In response to another round of questions from the Senate Intelligence Committee, Facebook Inc. said on Thursday it has detected “only what appears to be insignificant overlap” between the targeting of ads and content promoted by a pro-Kremlin Russia group and by the presidential campaign of Donald Trump, Bloomberg reports.
Also on Thursday, Google and Twitter told the U.S. Congress that they did not spot any attempts by Russian agents to spread disinformation on their sites when voters headed to the polls in Virginia and New Jersey last year.
The Senate Intelligence Committee, which grilled all three tech giants at a hearing last year as lawmakers probe the extent to which Russian-aligned trolls sowed social and political unrest during the 2016 presidential race.
Specifically, Democratic Sen. Kamala Harris asked the companies if they had “seen any evidence of state-sponsored information operations associated with American elections in 2017, including the gubernatorial elections in Virginia and New Jersey.”
In response, Twitter said it is “not aware of any specific state-sponsored attempts to interfere in any American elections in 2017, including the Virginia and New Jersey gubernatorial elections.”
Google, meanwhile, said similarly that it had “not specifically detected any abuse of our platforms in connection with the 2017 state elections.”
Facebook, however, answered the question — without actually answering it. “We have learned from the 2016 election cycle and from elections worldwide this last year,” the company began in its short reply.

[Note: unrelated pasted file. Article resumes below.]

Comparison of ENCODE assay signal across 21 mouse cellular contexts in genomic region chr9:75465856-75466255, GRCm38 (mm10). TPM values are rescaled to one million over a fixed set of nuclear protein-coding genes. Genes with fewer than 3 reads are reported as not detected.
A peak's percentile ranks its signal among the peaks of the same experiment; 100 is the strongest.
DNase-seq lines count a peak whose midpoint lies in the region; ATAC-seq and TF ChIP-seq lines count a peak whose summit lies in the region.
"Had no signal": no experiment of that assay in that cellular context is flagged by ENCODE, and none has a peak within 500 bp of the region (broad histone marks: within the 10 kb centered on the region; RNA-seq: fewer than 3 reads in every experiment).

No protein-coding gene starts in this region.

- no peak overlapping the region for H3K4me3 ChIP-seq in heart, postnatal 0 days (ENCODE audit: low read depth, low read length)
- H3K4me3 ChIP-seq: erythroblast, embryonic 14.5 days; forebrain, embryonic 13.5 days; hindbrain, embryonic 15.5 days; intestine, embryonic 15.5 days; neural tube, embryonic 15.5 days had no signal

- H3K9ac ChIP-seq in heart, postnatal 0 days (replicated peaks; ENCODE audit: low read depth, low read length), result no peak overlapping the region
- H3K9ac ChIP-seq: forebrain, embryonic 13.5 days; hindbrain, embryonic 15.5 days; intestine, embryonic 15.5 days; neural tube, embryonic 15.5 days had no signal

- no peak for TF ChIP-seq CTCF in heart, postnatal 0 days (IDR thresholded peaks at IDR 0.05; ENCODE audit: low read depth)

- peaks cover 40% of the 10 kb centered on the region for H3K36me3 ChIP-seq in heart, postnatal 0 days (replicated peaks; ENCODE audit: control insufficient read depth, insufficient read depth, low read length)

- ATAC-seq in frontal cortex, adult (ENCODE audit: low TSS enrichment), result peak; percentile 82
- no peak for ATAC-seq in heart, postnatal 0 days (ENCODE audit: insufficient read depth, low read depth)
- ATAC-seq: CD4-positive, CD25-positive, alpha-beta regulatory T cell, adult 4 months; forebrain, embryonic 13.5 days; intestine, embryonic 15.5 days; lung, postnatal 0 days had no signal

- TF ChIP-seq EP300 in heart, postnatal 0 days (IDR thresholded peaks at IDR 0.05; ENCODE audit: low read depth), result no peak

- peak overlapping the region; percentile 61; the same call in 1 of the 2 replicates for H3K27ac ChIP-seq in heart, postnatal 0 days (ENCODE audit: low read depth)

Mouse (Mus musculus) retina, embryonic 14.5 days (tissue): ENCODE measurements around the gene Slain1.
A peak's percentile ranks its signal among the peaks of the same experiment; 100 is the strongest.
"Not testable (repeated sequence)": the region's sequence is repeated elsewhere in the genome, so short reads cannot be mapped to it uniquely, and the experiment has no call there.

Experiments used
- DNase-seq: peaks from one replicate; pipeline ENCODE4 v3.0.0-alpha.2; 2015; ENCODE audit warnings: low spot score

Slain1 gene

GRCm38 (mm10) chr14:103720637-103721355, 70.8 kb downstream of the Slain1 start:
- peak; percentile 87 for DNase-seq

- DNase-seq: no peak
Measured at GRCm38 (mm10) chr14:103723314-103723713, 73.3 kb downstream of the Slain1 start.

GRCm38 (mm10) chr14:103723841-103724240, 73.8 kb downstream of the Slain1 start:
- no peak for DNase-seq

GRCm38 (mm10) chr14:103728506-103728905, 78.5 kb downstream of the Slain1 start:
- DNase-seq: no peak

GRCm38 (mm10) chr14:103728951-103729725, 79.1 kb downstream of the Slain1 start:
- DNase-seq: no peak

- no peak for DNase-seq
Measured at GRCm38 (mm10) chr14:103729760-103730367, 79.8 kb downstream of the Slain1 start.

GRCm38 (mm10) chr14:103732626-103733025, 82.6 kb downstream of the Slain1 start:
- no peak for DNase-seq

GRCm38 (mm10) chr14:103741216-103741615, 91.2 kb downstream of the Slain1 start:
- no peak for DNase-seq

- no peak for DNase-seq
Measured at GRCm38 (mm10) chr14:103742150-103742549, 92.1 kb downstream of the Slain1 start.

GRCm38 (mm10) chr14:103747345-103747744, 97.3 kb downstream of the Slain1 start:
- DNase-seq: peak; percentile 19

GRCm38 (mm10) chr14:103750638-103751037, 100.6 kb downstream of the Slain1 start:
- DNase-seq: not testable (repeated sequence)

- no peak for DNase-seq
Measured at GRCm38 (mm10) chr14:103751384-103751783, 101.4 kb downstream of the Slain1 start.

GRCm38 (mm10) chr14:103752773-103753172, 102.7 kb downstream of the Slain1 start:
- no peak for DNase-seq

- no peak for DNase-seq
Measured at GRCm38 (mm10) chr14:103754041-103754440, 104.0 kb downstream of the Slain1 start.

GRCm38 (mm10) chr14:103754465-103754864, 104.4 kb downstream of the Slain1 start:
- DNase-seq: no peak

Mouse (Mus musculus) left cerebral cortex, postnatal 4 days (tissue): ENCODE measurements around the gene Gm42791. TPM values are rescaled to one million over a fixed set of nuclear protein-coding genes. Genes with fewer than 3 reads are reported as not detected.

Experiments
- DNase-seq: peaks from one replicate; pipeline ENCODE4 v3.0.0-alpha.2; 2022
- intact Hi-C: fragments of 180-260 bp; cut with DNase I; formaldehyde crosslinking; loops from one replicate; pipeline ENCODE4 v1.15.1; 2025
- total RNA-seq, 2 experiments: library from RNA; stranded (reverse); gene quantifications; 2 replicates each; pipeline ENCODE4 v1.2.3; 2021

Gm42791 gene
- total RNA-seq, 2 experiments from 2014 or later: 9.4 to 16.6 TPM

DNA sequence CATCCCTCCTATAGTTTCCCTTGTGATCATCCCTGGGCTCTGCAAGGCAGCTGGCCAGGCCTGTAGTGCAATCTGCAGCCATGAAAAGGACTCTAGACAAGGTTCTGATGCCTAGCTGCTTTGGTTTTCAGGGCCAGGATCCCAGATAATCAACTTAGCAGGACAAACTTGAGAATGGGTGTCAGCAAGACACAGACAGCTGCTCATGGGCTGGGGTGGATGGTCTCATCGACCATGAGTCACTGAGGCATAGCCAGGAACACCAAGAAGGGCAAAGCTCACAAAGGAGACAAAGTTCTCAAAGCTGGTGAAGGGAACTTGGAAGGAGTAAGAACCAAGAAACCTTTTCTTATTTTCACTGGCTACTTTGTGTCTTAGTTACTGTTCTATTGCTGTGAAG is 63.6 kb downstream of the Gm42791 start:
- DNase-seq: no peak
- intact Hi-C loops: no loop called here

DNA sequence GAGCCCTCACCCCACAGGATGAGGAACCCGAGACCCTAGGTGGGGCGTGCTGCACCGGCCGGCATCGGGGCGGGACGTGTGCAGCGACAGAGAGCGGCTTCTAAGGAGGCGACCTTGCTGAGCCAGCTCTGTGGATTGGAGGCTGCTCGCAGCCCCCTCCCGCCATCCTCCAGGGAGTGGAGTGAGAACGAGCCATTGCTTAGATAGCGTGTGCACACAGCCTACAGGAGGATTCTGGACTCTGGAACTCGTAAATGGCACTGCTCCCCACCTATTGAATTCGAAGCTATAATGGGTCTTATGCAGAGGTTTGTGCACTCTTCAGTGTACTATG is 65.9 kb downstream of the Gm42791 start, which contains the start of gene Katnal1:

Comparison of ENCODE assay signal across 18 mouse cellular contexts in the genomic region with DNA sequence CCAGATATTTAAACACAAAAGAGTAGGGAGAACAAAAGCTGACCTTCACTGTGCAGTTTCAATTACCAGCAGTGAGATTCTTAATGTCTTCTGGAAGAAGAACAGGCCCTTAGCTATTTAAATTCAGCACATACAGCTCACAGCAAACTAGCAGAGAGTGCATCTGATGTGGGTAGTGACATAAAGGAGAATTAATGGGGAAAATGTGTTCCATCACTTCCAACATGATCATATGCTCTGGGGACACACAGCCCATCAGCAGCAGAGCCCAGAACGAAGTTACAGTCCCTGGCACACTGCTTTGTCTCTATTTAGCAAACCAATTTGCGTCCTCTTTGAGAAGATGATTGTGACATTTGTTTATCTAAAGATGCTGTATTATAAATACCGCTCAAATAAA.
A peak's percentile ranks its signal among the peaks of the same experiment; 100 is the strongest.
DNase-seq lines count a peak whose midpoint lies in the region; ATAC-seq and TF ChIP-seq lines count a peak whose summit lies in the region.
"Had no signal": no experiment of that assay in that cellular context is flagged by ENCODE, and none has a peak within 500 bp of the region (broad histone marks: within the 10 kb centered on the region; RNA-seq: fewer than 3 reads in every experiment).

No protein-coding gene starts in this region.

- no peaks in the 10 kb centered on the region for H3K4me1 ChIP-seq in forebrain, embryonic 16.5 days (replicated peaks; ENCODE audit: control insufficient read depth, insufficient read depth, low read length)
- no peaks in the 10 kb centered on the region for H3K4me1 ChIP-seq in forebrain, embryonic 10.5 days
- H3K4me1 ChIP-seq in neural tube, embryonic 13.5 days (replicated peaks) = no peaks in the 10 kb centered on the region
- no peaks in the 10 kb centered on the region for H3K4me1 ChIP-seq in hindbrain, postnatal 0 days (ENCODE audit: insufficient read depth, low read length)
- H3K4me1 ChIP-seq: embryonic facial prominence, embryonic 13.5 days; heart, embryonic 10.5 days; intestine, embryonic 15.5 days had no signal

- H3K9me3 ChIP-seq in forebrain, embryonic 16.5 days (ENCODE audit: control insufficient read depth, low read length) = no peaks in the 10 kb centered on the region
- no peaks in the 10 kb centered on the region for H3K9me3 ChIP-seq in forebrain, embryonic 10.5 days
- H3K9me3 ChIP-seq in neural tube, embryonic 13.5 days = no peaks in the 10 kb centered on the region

When asked for clarity, though, a Facebook spokesperson later said the social giant similarly is not aware of any Russian-driven disinformation campaigns on its platform during the 2017 races.
All three companies’ replies to Congress may offer only limited consolation to lawmakers who remain worried that the tech industry is unprepared to combat state-sponsored propaganda as an even larger election looms in November 2018. To that end, lawmakers like Democratic Senаtor Mark Warner, who sits on the Intelligence Committee, have sought to address the issue through regulation — specifically the political ads that appear on major social media sites.
During the 2016 election, Facebook said that more than 126 million U.S. users had seen some form of Russian propaganda over the course of the 2016 election. That includes ads purchased by trolls tied to the Kremlin as well as organic posts, like photos and status updates that appeared in users’ feeds. Similar content appeared on Instagram, affecting an additional 20 million U.S. users.